At this time last season, NL Rookie of the Year favorite and possible Cy Young Award candidate Jose Fernandez was pitching in the High-A Florida State League.

Meanwhile, playoff-bound rookie starters Julio Teheran of the Atlanta Braves and Gerrit Cole of the Pittsburgh Pirates were in the upper minors and not blowing hitters away like the scouting reports indicated they should be.

Pitchers are unpredictable, as you’ve probably figured out by now. They can move up the ladder quickly and they can fall off the prospect radar even faster. 

Here are eight pitchers, two from each full-season league, who are either pushing for a late-season promotion or making their teams wonder if they have a future in the organization.




Brian Flynn, Miami Marlins
Season stats: 3.20 ERA, 118 IP, 108 H, 39 BB, 112 K in 20 starts

The 23-year-old lefty is proving that he was much more than a throw-in in last year’s trade that brought him, along with Jacob Turner and Rob Brantly, to the Marlins in exchange for Anibal Sanchez and Omar Infante

Prior to yesterday’s start (5 IP, 5 ER) at Las Vegas in one of the least pitcher-friendly parks in baseball, Flynn had been dominant over his previous six Triple-A starts (41.1 IP, 5 ER, 26 H, 14 BB, 37 K), including seven-plus innings of shutout ball in four of those.

It wouldn’t be a surprise if he gets a late-season look in the Marlins rotation and a chance to win a spot behind Turner and ace Jose Fernandez in 2014.



Santos Rodriguez, Chicago White Sox
Season stats: 4.50 ERA, 42 IP, 28 H, 33 BB, 49 K in 28 games (AAA/AA)

The 6’6″ lefty earned a promotion to Triple-A in late June after posting solid numbers in Double-A (2.35 ERA, 23 IP, 13 H, 14 BB, 25 K). His success has not carried over, however, as he has allowed 15 earned runs, 15 hits and 19 walks in 19 innings.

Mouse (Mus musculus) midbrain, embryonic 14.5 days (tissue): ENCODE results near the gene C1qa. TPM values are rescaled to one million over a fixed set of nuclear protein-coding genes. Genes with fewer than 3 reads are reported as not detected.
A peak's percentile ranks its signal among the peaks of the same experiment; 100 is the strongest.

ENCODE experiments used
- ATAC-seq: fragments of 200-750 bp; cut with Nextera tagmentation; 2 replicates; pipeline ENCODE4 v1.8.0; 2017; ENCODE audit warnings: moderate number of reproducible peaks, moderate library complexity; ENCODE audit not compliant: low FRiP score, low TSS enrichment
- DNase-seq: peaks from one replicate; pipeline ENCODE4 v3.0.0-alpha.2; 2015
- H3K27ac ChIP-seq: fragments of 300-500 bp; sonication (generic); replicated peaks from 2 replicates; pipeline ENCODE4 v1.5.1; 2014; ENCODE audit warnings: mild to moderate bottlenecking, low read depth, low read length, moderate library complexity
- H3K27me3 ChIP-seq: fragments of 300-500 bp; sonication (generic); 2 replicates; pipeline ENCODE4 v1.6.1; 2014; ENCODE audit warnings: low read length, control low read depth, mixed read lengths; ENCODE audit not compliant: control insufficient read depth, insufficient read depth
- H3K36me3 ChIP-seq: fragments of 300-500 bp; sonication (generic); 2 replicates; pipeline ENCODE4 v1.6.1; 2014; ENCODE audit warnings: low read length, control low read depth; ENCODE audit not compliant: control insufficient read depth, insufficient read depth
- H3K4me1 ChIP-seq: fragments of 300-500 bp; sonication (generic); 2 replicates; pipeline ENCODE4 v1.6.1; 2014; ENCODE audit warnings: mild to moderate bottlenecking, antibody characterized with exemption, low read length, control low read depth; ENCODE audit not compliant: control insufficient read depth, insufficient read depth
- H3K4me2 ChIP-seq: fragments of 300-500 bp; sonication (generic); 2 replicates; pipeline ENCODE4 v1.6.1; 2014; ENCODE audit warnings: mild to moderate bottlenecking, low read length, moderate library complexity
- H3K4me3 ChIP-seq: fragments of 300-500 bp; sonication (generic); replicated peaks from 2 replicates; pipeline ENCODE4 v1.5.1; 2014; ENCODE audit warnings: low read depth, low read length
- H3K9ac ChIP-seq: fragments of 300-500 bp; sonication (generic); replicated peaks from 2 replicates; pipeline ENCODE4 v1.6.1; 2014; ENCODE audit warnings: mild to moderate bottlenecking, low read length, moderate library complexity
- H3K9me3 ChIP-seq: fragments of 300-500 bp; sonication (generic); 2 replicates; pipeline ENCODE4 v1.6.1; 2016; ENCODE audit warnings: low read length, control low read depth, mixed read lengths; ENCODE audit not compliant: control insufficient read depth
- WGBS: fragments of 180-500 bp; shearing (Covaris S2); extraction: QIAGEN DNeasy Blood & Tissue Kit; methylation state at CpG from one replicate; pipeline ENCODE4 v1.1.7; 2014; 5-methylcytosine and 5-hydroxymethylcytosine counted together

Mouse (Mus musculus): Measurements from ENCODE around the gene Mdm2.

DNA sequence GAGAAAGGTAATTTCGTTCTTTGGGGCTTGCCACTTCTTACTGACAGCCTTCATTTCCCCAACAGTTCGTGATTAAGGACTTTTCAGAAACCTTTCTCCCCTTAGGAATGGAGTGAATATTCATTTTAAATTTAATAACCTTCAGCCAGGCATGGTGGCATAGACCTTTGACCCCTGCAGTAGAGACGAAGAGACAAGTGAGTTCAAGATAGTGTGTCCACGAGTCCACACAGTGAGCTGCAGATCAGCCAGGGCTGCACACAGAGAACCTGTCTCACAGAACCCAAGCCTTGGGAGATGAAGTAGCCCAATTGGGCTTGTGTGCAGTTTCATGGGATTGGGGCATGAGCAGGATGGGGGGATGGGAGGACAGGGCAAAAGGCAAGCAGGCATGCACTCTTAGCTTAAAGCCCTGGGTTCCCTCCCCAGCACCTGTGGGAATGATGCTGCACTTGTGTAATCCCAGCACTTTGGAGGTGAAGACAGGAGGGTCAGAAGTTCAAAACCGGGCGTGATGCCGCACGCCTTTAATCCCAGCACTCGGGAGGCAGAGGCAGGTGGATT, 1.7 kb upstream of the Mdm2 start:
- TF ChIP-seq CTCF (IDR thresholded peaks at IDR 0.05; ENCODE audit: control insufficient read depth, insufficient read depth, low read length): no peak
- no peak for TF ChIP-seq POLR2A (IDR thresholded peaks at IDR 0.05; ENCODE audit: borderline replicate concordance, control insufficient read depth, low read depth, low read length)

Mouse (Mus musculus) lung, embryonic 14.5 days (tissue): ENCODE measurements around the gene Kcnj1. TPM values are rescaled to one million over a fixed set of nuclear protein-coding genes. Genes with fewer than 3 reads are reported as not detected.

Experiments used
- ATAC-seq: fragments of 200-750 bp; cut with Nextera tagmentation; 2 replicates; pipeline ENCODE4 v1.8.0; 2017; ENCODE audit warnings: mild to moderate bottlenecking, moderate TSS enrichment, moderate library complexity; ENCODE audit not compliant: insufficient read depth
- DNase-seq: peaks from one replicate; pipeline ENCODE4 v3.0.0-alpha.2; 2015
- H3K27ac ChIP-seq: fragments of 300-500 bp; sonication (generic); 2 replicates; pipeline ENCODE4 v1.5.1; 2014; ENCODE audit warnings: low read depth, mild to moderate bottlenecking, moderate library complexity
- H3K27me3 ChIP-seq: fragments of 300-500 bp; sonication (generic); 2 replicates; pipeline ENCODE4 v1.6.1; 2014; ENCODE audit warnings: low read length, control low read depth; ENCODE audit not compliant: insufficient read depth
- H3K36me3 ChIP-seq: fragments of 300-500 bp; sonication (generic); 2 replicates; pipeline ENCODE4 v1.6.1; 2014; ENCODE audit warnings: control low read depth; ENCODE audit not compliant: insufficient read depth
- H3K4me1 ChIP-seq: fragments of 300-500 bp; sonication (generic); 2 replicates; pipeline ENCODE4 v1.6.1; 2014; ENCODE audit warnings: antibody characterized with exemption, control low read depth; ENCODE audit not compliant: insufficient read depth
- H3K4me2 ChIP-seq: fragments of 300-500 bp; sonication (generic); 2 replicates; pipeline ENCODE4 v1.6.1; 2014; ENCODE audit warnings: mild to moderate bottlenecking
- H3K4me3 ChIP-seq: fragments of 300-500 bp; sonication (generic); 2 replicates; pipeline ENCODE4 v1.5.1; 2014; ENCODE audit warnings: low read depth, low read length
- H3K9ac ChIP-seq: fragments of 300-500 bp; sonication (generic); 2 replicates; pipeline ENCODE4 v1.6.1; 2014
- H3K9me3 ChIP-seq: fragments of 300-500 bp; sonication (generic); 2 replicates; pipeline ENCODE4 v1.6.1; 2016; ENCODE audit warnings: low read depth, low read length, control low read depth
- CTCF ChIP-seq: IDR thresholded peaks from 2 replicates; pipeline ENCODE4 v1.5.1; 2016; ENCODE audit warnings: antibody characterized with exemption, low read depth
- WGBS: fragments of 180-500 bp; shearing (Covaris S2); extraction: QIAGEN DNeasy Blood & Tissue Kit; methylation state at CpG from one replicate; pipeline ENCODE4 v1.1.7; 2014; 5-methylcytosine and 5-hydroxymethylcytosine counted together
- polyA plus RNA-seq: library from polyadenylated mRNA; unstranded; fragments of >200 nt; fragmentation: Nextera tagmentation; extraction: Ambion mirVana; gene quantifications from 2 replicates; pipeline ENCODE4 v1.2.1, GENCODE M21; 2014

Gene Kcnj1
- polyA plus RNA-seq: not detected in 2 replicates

Added to the 40-man roster prior to the season, his spot could be in jeopardy in the offseason if he’s unable to turn things around quickly.

His prior success suggests a potential to be a big league reliever, but his control issues at age 25 suggest otherwise. 




Noah Syndergaard, New York Mets
Season stats: 2.54 ERA, 109.2 IP, 95 H, 26 BB, 118 K in 21 starts (AA/Hi-A)

Mets fans already have plenty to be excited about, with Matt Harvey developing into one of the top pitchers in baseball and top pitching prospect Zack Wheeler already showing signs of becoming a very good No. 2 starter.

And now it’s Syndergaard, acquired from Toronto along with Travis d’Arnaud in the R.A. Dickey trade, who could give the team another top-caliber pitching prospect to add to the rotation for a third consecutive season if he continues at his current pace. 

Harvey made his major league debut in July 2012, Wheeler in June of this season and Syndergaard could debut in New York as a 21-year-old by June or July of 2014.

Since a promotion to Double-A, the 6’6″ right-hander has a 1.76 ERA in nine starts with only 10 walks and 54 strikeouts in 46 innings.



B.J. Hermsen, Minnesota Twins
Season stats: 5.68 ERA, 65 IP, 97 H, 26 BB, 29 K in 25 games (11 starts)

After pitching very well in 22 Double-A starts in 2012 (11-6, 3.22 ERA), Hermsen has struggled in his second go-around at the level.

In his last three starts after spending most of June and July in the bullpen, the 23-year-old right-hander has allowed 12 earned runs and 17 hits in 10 innings pitched.